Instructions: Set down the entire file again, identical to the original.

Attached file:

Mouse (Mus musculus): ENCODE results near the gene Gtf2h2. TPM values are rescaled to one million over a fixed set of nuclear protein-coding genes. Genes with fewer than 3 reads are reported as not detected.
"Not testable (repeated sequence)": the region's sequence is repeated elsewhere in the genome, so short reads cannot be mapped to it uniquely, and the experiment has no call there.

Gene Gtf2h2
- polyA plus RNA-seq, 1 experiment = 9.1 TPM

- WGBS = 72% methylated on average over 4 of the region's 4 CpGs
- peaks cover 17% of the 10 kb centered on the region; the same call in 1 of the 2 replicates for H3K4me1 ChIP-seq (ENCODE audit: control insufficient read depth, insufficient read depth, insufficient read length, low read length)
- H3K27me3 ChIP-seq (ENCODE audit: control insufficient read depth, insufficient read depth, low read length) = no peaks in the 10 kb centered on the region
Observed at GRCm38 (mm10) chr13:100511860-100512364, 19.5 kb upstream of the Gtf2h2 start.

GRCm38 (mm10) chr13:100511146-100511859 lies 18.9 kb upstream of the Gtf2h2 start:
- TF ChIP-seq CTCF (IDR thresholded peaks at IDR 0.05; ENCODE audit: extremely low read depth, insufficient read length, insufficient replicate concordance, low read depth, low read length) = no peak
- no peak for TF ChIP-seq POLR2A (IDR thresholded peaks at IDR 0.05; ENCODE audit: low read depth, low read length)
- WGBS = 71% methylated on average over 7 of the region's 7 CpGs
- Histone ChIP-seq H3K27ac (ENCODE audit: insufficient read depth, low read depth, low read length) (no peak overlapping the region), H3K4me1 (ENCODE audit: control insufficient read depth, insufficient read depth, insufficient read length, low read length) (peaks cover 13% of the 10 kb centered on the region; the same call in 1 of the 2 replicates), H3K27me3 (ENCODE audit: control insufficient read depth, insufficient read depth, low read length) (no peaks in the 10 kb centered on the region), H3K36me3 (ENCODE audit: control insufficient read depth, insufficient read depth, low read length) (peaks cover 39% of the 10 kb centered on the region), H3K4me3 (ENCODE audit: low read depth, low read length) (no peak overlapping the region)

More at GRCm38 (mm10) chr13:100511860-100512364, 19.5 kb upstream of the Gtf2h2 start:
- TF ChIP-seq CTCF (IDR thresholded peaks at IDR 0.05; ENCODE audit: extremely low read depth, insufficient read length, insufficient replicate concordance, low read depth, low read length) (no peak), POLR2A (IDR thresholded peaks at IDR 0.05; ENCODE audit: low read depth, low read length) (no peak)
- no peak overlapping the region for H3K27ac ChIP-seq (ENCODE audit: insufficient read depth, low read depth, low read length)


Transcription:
Mouse (Mus musculus): ENCODE results near the gene Gtf2h2. TPM values are rescaled to one million over a fixed set of nuclear protein-coding genes. Genes with fewer than 3 reads are reported as not detected.
"Not testable (repeated sequence)": the region's sequence is repeated elsewhere in the genome, so short reads cannot be mapped to it uniquely, and the experiment has no call there.

Gene Gtf2h2
- polyA plus RNA-seq, 1 experiment = 9.1 TPM

- WGBS = 72% methylated on average over 4 of the region's 4 CpGs
- peaks cover 17% of the 10 kb centered on the region; the same call in 1 of the 2 replicates for H3K4me1 ChIP-seq (ENCODE audit: control insufficient read depth, insufficient read depth, insufficient read length, low read length)
- H3K27me3 ChIP-seq (ENCODE audit: control insufficient read depth, insufficient read depth, low read length) = no peaks in the 10 kb centered on the region
Observed at GRCm38 (mm10) chr13:100511860-100512364, 19.5 kb upstream of the Gtf2h2 start.

GRCm38 (mm10) chr13:100511146-100511859 lies 18.9 kb upstream of the Gtf2h2 start:
- TF ChIP-seq CTCF (IDR thresholded peaks at IDR 0.05; ENCODE audit: extremely low read depth, insufficient read length, insufficient replicate concordance, low read depth, low read length) = no peak
- no peak for TF ChIP-seq POLR2A (IDR thresholded peaks at IDR 0.05; ENCODE audit: low read depth, low read length)
- WGBS = 71% methylated on average over 7 of the region's 7 CpGs
- Histone ChIP-seq H3K27ac (ENCODE audit: insufficient read depth, low read depth, low read length) (no peak overlapping the region), H3K4me1 (ENCODE audit: control insufficient read depth, insufficient read depth, insufficient read length, low read length) (peaks cover 13% of the 10 kb centered on the region; the same call in 1 of the 2 replicates), H3K27me3 (ENCODE audit: control insufficient read depth, insufficient read depth, low read length) (no peaks in the 10 kb centered on the region), H3K36me3 (ENCODE audit: control insufficient read depth, insufficient read depth, low read length) (peaks cover 39% of the 10 kb centered on the region), H3K4me3 (ENCODE audit: low read depth, low read length) (no peak overlapping the region)

More at GRCm38 (mm10) chr13:100511860-100512364, 19.5 kb upstream of the Gtf2h2 start:
- TF ChIP-seq CTCF (IDR thresholded peaks at IDR 0.05; ENCODE audit: extremely low read depth, insufficient read length, insufficient replicate concordance, low read depth, low read length) (no peak), POLR2A (IDR thresholded peaks at IDR 0.05; ENCODE audit: low read depth, low read length) (no peak)
- no peak overlapping the region for H3K27ac ChIP-seq (ENCODE audit: insufficient read depth, low read depth, low read length)